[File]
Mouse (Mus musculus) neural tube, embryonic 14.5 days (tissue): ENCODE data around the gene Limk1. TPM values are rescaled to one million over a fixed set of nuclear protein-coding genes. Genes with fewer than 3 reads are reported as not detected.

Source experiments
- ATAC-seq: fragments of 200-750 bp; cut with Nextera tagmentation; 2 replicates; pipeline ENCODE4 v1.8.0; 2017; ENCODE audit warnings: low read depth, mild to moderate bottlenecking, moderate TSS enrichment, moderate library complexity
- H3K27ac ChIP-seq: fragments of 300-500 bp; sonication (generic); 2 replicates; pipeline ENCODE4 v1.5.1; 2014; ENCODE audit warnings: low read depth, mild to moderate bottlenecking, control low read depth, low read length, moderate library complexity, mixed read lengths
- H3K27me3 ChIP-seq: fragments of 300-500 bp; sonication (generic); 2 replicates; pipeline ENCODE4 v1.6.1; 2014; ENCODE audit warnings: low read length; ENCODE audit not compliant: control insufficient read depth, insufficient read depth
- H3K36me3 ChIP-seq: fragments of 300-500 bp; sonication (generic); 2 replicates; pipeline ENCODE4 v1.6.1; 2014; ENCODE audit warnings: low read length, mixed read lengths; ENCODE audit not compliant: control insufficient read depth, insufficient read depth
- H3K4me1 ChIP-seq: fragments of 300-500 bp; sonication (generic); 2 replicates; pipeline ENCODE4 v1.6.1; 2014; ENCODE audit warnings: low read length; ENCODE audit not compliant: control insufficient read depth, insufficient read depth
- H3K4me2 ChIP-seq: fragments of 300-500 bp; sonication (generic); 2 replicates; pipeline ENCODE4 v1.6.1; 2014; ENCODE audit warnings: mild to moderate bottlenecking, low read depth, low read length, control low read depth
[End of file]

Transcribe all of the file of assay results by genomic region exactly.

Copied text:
Mouse (Mus musculus) neural tube, embryonic 14.5 days (tissue): ENCODE data around the gene Limk1. TPM values are rescaled to one million over a fixed set of nuclear protein-coding genes. Genes with fewer than 3 reads are reported as not detected.

Source experiments
- ATAC-seq: fragments of 200-750 bp; cut with Nextera tagmentation; 2 replicates; pipeline ENCODE4 v1.8.0; 2017; ENCODE audit warnings: low read depth, mild to moderate bottlenecking, moderate TSS enrichment, moderate library complexity
- H3K27ac ChIP-seq: fragments of 300-500 bp; sonication (generic); 2 replicates; pipeline ENCODE4 v1.5.1; 2014; ENCODE audit warnings: low read depth, mild to moderate bottlenecking, control low read depth, low read length, moderate library complexity, mixed read lengths
- H3K27me3 ChIP-seq: fragments of 300-500 bp; sonication (generic); 2 replicates; pipeline ENCODE4 v1.6.1; 2014; ENCODE audit warnings: low read length; ENCODE audit not compliant: control insufficient read depth, insufficient read depth
- H3K36me3 ChIP-seq: fragments of 300-500 bp; sonication (generic); 2 replicates; pipeline ENCODE4 v1.6.1; 2014; ENCODE audit warnings: low read length, mixed read lengths; ENCODE audit not compliant: control insufficient read depth, insufficient read depth
- H3K4me1 ChIP-seq: fragments of 300-500 bp; sonication (generic); 2 replicates; pipeline ENCODE4 v1.6.1; 2014; ENCODE audit warnings: low read length; ENCODE audit not compliant: control insufficient read depth, insufficient read depth
- H3K4me2 ChIP-seq: fragments of 300-500 bp; sonication (generic); 2 replicates; pipeline ENCODE4 v1.6.1; 2014; ENCODE audit warnings: mild to moderate bottlenecking, low read depth, low read length, control low read depth